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Regarding NYC Testing and Protective Equipment, Disbelieve Everything Trump Says

Trump maintains there's adequate nationwide PE and testing, despite FEMA's claim to the contrary
Photo: John Hain from Pixabay

Are Trump's daily briefings on the status of the novel coronavirus in America helping the country?

Well, it all depends upon how much you value the truth.

For weeks, Trump has been claiming that states have all the personal protective equipment they need-- enough, at least, to begin reopening the economy.

"... We're in great shape in every way," said Trump during his April 10th briefing. "We're in great shape with ventilators. We're in great shape with protective clothing.

"We have additional planeloads coming in. But we're not getting any calls from governors at this moment.  …  We're getting very few calls from governors or anybody else needing anything. They're in great shape for this surge that's coming in certain areas in particular, and that's a good job."

This, despite dozens of governors, mayors, and thousands of frontline health care workers continually pleading for more supplies and assistance.

But when government officials, such as the Federal Emergency Management Agency (FEMA) and the U.S. Department of Health and Human Services (HHS), outwardly and openly contradict Trump's claims, that's when you know the country is in trouble, in more ways than one.

Shortages of Personal Protective Equipment 

FEMA and HHS said again on Tuesday that as a country, we do not have enough tests or protective equipment and not only that-- critical shortages are likely to continue. The President's failed response to the coronavirus crisis has already caused untold suffering and chaos. He needs to start being honest with the American people and come up with a nationwide plan to get the resources we need to prevent more Americans from dying."

"Demand still outstrips supply considerably.," said FEMA's Deputy Associate Administrator for Response and Recovery, David Bibo. "We continue every day to receive specific areas that are going to be out within 48 hours or 72 hours."

As a result, Bibo explained that the Administration has been analyzing private sector sales data to determine whether an urgent request is a "bona fide requirement." Bibo added, "that is not going to be the way to run a railroad in the long run."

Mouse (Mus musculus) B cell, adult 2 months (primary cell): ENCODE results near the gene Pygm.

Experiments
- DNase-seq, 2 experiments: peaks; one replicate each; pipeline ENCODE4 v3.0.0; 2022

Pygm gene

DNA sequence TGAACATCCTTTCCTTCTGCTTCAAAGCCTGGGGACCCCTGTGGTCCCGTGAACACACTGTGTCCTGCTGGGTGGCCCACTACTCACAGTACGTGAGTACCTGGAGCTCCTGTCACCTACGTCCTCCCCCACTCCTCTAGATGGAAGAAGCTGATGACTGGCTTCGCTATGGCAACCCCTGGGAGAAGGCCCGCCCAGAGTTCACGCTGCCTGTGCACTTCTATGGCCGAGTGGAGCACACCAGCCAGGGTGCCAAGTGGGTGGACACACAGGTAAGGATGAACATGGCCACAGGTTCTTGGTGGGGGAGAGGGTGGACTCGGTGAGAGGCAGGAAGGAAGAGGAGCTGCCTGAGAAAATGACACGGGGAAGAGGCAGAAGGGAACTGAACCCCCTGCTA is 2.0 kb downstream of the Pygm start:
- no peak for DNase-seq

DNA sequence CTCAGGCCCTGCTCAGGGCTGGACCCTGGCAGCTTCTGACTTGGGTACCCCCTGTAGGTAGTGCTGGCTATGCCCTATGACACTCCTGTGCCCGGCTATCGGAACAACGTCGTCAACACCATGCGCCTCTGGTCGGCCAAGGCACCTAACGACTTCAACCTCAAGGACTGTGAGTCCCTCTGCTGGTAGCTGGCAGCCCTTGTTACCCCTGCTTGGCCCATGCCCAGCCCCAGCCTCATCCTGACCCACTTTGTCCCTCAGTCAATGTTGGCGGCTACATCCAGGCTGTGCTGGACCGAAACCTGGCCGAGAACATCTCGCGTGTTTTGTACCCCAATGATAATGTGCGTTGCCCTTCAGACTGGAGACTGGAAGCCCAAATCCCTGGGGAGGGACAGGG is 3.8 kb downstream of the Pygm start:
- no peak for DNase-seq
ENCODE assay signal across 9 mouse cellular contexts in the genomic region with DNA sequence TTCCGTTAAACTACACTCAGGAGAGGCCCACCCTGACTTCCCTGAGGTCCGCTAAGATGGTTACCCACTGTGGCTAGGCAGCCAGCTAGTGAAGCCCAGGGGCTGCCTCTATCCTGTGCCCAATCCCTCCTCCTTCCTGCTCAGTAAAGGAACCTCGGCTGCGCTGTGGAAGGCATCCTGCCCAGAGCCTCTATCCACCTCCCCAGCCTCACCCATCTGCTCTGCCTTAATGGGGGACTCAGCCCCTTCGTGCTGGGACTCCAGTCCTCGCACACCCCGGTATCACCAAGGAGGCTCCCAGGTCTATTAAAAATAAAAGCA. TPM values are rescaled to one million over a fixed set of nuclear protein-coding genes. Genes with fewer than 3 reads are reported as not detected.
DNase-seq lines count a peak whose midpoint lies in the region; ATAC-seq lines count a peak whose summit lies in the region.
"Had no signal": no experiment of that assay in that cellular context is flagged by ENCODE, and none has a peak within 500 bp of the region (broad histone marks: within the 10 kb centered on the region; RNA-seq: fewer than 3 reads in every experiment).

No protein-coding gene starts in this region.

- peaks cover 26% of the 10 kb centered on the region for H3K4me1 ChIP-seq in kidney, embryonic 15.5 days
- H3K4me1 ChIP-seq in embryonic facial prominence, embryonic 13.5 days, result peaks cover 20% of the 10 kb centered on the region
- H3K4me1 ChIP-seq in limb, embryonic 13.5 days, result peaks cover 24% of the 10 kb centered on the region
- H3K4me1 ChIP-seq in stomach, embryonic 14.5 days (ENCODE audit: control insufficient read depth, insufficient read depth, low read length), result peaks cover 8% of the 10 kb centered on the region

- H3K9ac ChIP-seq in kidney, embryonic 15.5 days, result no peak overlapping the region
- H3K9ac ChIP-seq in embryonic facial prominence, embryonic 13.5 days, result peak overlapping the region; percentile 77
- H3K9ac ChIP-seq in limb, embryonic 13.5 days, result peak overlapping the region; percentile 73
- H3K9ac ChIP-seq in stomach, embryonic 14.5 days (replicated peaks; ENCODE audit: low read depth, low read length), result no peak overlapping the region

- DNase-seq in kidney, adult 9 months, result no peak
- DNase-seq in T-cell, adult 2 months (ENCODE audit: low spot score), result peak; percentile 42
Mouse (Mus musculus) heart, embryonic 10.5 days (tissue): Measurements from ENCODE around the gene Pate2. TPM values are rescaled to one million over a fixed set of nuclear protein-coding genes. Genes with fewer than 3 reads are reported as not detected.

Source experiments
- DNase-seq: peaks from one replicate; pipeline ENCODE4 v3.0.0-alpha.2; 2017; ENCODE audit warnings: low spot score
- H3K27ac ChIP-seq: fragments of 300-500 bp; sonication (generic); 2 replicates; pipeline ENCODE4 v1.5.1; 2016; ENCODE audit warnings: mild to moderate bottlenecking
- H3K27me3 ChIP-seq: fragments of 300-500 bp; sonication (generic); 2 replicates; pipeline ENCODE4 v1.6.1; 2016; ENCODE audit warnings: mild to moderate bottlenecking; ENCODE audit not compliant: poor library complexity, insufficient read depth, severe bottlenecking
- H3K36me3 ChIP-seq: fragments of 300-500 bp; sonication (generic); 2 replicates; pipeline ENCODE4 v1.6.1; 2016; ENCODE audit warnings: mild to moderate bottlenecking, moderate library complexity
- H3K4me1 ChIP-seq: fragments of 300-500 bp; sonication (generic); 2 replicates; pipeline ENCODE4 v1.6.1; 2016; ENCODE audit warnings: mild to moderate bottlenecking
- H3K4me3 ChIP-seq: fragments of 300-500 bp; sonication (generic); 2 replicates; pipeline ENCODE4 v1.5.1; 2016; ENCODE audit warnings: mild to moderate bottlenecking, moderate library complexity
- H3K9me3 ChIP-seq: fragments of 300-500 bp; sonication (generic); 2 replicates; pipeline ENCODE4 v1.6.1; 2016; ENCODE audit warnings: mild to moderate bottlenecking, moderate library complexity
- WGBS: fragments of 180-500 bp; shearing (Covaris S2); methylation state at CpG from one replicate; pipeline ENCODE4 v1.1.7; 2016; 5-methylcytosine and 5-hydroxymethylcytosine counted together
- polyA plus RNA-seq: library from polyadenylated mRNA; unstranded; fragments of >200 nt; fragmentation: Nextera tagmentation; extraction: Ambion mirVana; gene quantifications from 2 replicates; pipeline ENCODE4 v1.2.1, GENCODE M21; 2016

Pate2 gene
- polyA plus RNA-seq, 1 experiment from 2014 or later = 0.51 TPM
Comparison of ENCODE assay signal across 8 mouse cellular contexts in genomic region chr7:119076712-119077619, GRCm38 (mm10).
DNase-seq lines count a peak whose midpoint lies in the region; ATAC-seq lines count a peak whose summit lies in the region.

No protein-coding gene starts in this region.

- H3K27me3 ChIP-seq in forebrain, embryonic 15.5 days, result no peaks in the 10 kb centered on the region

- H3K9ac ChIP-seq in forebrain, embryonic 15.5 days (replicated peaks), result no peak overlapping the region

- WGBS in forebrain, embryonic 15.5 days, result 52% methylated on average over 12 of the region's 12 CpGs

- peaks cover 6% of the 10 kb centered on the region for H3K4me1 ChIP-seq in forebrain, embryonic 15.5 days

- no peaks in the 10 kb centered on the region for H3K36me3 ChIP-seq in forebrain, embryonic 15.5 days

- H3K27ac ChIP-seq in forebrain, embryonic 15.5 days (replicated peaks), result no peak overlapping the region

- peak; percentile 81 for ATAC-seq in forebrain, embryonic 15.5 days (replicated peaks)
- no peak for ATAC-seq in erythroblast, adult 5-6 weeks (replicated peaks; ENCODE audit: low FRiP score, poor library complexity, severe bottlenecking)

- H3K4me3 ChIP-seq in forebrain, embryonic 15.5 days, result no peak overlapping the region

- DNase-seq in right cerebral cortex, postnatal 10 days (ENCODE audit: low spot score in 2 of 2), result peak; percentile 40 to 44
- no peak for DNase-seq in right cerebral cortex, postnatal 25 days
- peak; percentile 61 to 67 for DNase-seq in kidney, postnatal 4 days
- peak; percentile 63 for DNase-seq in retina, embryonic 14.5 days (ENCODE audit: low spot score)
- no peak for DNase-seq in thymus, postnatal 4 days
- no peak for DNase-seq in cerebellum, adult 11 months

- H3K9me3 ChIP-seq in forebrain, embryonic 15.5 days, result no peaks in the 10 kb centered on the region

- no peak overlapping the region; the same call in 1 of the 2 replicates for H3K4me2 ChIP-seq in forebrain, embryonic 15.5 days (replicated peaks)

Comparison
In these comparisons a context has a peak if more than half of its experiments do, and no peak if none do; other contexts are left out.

Shortages of Testing Supplies

Dr. Carl Newman of the Department of Health and Human Services said there "needs to be more than one strategy for testing," including both diagnostic nucleic acid testing and serology testing, which tests for past exposure. He added that we are "in no danger" of having enough nucleic acid tests for everyone who needs one.

Newman said he had calls with at least a dozen state governments about their "perceived requirements" for testing, and they listed "access to swabs" and "access to reagents" needed to conduct testing.

He also said that while some states had realistic testing plans, others had plans that were more "ambitious" and "might need to be more incremental than immediate."

Lack of National Strategy for Testing, PPE and Reopening the Economy

"What we know is that while things are improving, there is still more demand than there is supply, especially for particular pieces of PPE," Bibo said. He said FEMA has "open resource requests" from "many of our regions" seeking a "range of personal protective equipment."

He said the Administration was still trying to develop "some sort of estimate" of the country's need for PPE in the coming months and identified medical gowns as an item with a particularly acute shortage.

Administration briefers had no response when Members pressed them on the lack of a national testing strategy and noted that President's Trump's new testing plan generally defers to the states.

"Testing is not going to be a problem at all," said Trump.

"In fact, it's going to be one of the great assets that we have. So we're dealing with the governors. We had a really great call today, as I told you. Very, very solid. These are—these were not complaining people. These were people that were—they had everything they needed. They had their ventilators. They have their testing."


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